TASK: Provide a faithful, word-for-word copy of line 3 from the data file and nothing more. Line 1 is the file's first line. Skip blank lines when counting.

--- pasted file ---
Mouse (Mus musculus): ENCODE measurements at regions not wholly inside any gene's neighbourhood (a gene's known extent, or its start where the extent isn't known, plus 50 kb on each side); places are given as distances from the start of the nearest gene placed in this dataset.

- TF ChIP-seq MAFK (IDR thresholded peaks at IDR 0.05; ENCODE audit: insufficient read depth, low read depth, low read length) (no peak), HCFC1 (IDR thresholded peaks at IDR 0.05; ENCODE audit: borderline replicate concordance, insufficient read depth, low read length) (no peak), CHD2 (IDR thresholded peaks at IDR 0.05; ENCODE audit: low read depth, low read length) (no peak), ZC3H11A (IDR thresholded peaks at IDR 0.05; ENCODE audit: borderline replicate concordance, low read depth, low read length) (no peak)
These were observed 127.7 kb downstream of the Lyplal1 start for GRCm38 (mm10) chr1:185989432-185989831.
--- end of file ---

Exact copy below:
These were observed 127.7 kb downstream of the Lyplal1 start for GRCm38 (mm10) chr1:185989432-185989831.